The culinary industry has a reputation for underpaying and overworking their staff. However, experienced cooks and chefs working in high-end restaurants can earn a lucrative income, and the industry primarily promotes from within, giving strong opportunities for advancement.
Following are the average wages and job prospects for each level of chef within the culinary industry:
Assistant Station Chef
Assistant station chefs assist the station chefs in areas with sauces, fish cooks, or vegetable cooks. Employees in this role earn an average of $23,000 per year. The job outlook for assistant station chefs is excellent as promotion tends to be rapid.
Station chefs cook in a particular section of the kitchen. They may be in charge of vegetables, sauces, poultry or seafood. Station chefs earn an average of $27,000 per year. Job growth is excellent for those employees with culinary training, as advancement tends to be quick.
Sauciers are the highest level of station chef, and are in charge of sauces in the kitchen. This position typically becomes available after an advanced culinary education program. A saucier earns an average of $29,000. Sauciers typically get promoted to sous chefs, which is a significant shift in responsibilities. Employment as a sous check is much more difficult to obtain, so while job outlook is average, competition for promotion is consistent.
Sous chefs essentially run the kitchen in a restaurant. Staff, procurement, pricing, timing meals, and keeping menu items tasting fresh and delicious are all responsibilities of a sous chef. This is a high-pressure position, which earns an average of $63,000 per year. Sous chefs work very hard and need extensive training in all aspects of running a restaurant. For employees with highly trained skills in culinary arts, promotion to sous chef takes an average of 8 years. Thus, while there is a high turnover rate in the restaurant field, employment as a sous chef can be a challenge.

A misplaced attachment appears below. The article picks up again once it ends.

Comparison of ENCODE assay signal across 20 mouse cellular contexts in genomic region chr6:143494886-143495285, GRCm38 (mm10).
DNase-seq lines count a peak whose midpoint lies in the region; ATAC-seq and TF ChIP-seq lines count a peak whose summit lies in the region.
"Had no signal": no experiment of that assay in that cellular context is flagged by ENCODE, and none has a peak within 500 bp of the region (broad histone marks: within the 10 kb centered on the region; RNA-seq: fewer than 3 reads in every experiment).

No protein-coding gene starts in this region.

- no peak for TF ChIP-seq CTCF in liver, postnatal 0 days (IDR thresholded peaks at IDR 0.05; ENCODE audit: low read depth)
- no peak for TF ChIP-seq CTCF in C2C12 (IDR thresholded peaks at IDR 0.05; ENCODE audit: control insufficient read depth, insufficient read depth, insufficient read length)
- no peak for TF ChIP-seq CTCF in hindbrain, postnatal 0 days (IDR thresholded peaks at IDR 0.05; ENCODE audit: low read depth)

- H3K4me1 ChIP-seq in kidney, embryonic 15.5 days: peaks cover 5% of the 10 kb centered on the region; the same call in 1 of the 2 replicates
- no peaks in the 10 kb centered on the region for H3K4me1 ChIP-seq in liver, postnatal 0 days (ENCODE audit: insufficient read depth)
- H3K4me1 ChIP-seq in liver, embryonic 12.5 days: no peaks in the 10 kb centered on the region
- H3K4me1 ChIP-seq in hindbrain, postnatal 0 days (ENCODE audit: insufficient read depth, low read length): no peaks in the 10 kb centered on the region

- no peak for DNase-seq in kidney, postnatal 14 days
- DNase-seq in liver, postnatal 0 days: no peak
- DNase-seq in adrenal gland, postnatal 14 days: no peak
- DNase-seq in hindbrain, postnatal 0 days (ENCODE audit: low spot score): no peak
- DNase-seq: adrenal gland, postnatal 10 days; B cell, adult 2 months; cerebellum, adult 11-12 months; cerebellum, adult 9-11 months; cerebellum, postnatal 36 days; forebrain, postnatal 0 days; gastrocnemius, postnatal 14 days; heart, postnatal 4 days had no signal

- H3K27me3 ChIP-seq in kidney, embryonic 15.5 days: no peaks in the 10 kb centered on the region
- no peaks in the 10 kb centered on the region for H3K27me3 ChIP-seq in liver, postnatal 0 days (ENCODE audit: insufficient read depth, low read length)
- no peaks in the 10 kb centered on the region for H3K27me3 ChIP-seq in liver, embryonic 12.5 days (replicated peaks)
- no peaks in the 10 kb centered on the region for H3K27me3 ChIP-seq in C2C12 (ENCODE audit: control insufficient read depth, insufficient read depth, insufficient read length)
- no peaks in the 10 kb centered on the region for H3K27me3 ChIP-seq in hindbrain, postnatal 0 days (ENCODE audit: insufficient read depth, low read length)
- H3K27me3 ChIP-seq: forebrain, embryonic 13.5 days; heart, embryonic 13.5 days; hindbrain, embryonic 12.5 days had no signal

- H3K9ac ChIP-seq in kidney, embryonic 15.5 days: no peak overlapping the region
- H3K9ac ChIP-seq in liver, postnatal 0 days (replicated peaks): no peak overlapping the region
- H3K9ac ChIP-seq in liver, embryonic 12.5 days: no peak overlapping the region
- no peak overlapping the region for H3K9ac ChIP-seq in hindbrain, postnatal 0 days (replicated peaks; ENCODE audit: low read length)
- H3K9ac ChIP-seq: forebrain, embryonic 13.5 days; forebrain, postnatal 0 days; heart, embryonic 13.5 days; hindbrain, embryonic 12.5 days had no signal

An executive chef has primary responsibility for everything involved in a restaurant, from staff development to menu design to restaurant décor. Many executive chefs own the restaurant they work in. Executive chefs design the menu, creating each meal and training the sous chef to produce the meals when needed. This position is the most important in the restaurant and indicates success or failure. Executive chefs must be highly trained in meal preparation and design, employee relations, client support and all areas of business. An executive chef’s salary can earn an average of $89,000 per year. In certain cases, profit sharing or incentive bonuses can be added to a base salary. Finding a position as an executive chef takes years of hard work and learning the industry, or opening a new restaurant.
Other positions in the culinary industry include:
Caterer: Caterers prepare food in a commercial space and bring it to an event or party. Caterers earn an average of $25,000 per year. Anyone may open a catering business, so job prospects are commensurate with experience.
Pastry Chef: Pastry chefs do not follow typical protocol of other members of the restaurant industry. Pastry chefs specialize early in their careers, moving from assistant pastry chef to pastry chef in several years. Salaries for pastry chefs are an average of $45,000 per year. Job prospects are excellent, as pastry chefs can work in restaurants, bakeries and gourmet food stores.